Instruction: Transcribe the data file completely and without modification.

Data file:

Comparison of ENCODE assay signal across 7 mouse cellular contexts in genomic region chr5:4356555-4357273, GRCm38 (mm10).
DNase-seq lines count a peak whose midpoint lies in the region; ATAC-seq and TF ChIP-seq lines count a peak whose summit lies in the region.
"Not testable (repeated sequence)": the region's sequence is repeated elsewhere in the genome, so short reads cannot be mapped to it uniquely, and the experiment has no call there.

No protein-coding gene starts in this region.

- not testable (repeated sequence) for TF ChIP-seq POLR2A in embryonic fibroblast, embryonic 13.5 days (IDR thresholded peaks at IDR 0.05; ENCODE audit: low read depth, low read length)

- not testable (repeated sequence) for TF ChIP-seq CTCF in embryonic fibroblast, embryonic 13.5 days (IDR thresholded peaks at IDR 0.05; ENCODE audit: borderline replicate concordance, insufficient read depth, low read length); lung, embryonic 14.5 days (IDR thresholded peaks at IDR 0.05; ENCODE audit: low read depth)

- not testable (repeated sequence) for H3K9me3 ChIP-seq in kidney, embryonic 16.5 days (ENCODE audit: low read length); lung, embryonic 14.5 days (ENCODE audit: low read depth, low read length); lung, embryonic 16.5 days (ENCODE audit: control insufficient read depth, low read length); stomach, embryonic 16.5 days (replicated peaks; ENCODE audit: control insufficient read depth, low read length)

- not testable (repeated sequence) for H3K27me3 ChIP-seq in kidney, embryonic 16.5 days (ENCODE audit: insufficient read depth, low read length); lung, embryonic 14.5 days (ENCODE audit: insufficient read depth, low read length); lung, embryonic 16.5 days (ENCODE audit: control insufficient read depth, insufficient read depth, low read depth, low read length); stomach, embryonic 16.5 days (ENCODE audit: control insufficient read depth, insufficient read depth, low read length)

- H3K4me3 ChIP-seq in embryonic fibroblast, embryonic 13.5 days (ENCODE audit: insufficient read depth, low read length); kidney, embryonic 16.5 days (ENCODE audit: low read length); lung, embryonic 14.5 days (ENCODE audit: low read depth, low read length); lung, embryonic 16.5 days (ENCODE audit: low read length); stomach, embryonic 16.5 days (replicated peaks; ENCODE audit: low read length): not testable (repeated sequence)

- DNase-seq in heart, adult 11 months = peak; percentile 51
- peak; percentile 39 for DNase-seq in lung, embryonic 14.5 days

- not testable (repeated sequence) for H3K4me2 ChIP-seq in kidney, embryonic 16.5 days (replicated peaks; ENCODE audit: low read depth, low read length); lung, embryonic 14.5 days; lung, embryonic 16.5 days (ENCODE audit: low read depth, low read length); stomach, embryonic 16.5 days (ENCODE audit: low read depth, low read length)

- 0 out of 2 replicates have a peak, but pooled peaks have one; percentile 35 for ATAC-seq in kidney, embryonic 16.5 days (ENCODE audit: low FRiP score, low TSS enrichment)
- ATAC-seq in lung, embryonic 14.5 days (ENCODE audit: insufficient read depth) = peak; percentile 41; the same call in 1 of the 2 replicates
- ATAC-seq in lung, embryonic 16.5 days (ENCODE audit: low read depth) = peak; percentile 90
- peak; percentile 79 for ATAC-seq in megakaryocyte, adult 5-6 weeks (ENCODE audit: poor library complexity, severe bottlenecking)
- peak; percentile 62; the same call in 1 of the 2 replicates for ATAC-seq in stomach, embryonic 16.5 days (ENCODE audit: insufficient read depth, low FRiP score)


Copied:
Comparison of ENCODE assay signal across 7 mouse cellular contexts in genomic region chr5:4356555-4357273, GRCm38 (mm10).
DNase-seq lines count a peak whose midpoint lies in the region; ATAC-seq and TF ChIP-seq lines count a peak whose summit lies in the region.
"Not testable (repeated sequence)": the region's sequence is repeated elsewhere in the genome, so short reads cannot be mapped to it uniquely, and the experiment has no call there.

No protein-coding gene starts in this region.

- not testable (repeated sequence) for TF ChIP-seq POLR2A in embryonic fibroblast, embryonic 13.5 days (IDR thresholded peaks at IDR 0.05; ENCODE audit: low read depth, low read length)

- not testable (repeated sequence) for TF ChIP-seq CTCF in embryonic fibroblast, embryonic 13.5 days (IDR thresholded peaks at IDR 0.05; ENCODE audit: borderline replicate concordance, insufficient read depth, low read length); lung, embryonic 14.5 days (IDR thresholded peaks at IDR 0.05; ENCODE audit: low read depth)

- not testable (repeated sequence) for H3K9me3 ChIP-seq in kidney, embryonic 16.5 days (ENCODE audit: low read length); lung, embryonic 14.5 days (ENCODE audit: low read depth, low read length); lung, embryonic 16.5 days (ENCODE audit: control insufficient read depth, low read length); stomach, embryonic 16.5 days (replicated peaks; ENCODE audit: control insufficient read depth, low read length)

- not testable (repeated sequence) for H3K27me3 ChIP-seq in kidney, embryonic 16.5 days (ENCODE audit: insufficient read depth, low read length); lung, embryonic 14.5 days (ENCODE audit: insufficient read depth, low read length); lung, embryonic 16.5 days (ENCODE audit: control insufficient read depth, insufficient read depth, low read depth, low read length); stomach, embryonic 16.5 days (ENCODE audit: control insufficient read depth, insufficient read depth, low read length)

- H3K4me3 ChIP-seq in embryonic fibroblast, embryonic 13.5 days (ENCODE audit: insufficient read depth, low read length); kidney, embryonic 16.5 days (ENCODE audit: low read length); lung, embryonic 14.5 days (ENCODE audit: low read depth, low read length); lung, embryonic 16.5 days (ENCODE audit: low read length); stomach, embryonic 16.5 days (replicated peaks; ENCODE audit: low read length): not testable (repeated sequence)

- DNase-seq in heart, adult 11 months = peak; percentile 51
- peak; percentile 39 for DNase-seq in lung, embryonic 14.5 days

- not testable (repeated sequence) for H3K4me2 ChIP-seq in kidney, embryonic 16.5 days (replicated peaks; ENCODE audit: low read depth, low read length); lung, embryonic 14.5 days; lung, embryonic 16.5 days (ENCODE audit: low read depth, low read length); stomach, embryonic 16.5 days (ENCODE audit: low read depth, low read length)

- 0 out of 2 replicates have a peak, but pooled peaks have one; percentile 35 for ATAC-seq in kidney, embryonic 16.5 days (ENCODE audit: low FRiP score, low TSS enrichment)
- ATAC-seq in lung, embryonic 14.5 days (ENCODE audit: insufficient read depth) = peak; percentile 41; the same call in 1 of the 2 replicates
- ATAC-seq in lung, embryonic 16.5 days (ENCODE audit: low read depth) = peak; percentile 90
- peak; percentile 79 for ATAC-seq in megakaryocyte, adult 5-6 weeks (ENCODE audit: poor library complexity, severe bottlenecking)
- peak; percentile 62; the same call in 1 of the 2 replicates for ATAC-seq in stomach, embryonic 16.5 days (ENCODE audit: insufficient read depth, low FRiP score)